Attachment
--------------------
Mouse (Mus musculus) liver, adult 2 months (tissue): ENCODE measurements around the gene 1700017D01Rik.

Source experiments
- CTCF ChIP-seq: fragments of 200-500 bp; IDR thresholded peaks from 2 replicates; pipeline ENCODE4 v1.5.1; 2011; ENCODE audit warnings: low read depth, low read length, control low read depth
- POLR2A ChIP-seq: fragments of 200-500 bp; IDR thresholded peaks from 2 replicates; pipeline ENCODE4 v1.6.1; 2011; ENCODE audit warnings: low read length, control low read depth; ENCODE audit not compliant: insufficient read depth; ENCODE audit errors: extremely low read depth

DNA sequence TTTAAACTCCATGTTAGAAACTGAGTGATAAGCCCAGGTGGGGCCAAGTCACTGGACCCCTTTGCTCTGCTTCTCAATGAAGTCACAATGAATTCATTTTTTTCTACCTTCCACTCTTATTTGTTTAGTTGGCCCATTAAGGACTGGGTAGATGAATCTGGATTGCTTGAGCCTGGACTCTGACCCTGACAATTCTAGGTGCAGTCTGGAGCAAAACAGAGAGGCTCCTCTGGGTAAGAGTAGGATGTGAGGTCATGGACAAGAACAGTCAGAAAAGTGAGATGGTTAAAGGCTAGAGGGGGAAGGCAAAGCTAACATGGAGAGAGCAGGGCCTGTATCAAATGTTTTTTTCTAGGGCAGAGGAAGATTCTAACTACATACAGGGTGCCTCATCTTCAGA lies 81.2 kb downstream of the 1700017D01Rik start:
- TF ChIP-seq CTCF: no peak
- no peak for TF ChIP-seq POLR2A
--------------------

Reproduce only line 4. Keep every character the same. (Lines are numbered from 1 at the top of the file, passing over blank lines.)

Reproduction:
- POLR2A ChIP-seq: fragments of 200-500 bp; IDR thresholded peaks from 2 replicates; pipeline ENCODE4 v1.6.1; 2011; ENCODE audit warnings: low read length, control low read depth; ENCODE audit not compliant: insufficient read depth; ENCODE audit errors: extremely low read depth